Now I'm really confused.
According to Troester, I would only need 2 steps, 400ml to 1200ml for 225 billion cells even @ 1% viability.
I think the Zaineshef would be more true to that viability & needing a 3 step starter to get me there.
Happy to be corrected though.
 

Crusty

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Anyone else using YeastCalc & a stir plate wish to weigh in.
 

seamad

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I've raised a few from the dead recently, up to 2 years old, originally split into 1/4. Anything @ 1 year I do little steps, 50ml, 200ml, 800ml, decant and then do a 1.2 or therabouts using yeastcalc. Smaller steps I believe will result in healthier yeast. Noticed the new window on yeastcalc but just used the Z option, interested on the basis for the new one.
 

mckenry

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Crusty said:
Really?
Who told you that?
Now I'm really confused.
According to Troester, I would only need 2 steps, 400ml to 1200ml for 225 billion cells even @ 1% viability.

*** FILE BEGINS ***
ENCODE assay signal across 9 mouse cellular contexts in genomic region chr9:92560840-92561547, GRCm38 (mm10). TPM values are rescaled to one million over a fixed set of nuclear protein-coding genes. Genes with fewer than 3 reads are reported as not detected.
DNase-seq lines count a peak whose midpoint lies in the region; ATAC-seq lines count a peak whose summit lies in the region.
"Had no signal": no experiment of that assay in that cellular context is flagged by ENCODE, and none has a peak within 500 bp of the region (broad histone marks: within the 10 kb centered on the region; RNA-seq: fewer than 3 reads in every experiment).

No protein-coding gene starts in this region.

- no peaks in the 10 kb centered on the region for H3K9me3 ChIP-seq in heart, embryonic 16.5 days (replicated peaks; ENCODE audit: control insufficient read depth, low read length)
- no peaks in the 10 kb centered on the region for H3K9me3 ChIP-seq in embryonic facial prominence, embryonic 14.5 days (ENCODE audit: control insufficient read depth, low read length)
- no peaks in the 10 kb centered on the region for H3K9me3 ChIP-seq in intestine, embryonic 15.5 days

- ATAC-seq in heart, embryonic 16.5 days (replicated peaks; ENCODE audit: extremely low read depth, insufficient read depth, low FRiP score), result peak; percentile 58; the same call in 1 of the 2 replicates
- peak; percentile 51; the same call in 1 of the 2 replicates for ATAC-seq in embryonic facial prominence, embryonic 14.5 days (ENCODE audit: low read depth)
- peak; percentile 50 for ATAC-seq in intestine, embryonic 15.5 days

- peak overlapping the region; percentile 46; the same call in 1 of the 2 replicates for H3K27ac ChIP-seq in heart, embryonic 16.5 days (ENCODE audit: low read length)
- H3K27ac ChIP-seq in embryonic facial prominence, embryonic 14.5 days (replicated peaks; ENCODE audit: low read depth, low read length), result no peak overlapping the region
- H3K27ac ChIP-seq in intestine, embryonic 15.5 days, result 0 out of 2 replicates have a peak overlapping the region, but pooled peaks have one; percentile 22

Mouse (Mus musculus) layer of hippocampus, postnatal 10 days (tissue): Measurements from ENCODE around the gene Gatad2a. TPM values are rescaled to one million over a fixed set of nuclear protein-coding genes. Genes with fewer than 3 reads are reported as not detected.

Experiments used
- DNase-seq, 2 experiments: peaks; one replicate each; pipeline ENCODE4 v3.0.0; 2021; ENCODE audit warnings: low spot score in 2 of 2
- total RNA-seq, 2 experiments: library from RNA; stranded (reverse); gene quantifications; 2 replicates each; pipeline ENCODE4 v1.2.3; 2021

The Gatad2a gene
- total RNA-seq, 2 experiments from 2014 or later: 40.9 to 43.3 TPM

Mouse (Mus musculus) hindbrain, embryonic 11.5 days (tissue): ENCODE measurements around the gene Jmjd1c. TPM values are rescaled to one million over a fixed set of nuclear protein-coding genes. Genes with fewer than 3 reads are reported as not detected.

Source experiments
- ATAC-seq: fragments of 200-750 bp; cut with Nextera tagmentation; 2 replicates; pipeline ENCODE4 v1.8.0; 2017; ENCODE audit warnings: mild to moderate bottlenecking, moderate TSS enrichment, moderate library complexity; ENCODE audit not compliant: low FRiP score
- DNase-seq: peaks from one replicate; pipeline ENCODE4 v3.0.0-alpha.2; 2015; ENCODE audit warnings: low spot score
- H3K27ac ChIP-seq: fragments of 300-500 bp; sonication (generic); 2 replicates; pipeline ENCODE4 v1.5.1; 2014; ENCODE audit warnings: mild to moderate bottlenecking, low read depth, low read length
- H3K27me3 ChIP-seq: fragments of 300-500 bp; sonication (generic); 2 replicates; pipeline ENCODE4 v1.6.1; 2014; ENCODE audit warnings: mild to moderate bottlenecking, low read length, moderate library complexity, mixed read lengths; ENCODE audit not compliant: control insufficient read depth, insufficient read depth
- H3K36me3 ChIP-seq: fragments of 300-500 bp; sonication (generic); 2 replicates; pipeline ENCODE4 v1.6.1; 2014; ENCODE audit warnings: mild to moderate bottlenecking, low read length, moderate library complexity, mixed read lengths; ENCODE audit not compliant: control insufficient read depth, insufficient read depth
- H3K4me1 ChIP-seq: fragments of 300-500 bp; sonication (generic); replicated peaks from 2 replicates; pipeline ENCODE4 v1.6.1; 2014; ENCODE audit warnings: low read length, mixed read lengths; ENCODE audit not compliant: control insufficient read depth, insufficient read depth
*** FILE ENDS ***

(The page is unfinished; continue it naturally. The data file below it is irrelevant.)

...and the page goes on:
I think the Zaineshef would be more true to that viability & needing a 3 step starter to get me there.
Happy to be corrected though.
Heres a copy/paste of the guff I was talking about
But most of the various calculators out there base their data on work published in Chris White and Jamil’s yeast book. Unfortunately the yeast growth example given in that book was only for a non agitated starter. When a starter is constantly stirred all the yeast is kept in suspension in a homogeneous nutrient environment. That is not true for non agitated starters where yeast will sediment and only evolution of CO2 will cause agitation. As a result stirred and still starters are expected to show different growth behavior that cannot be simply approximated by adding a constant scaling factor to yeast growth.

The full article is here
http://braukaiser.com/blog/blog/2012/11/03/estimating-yeast-growth/
 

mikec

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Yeah but hold on, being on a stir plate means it is agitated, yes?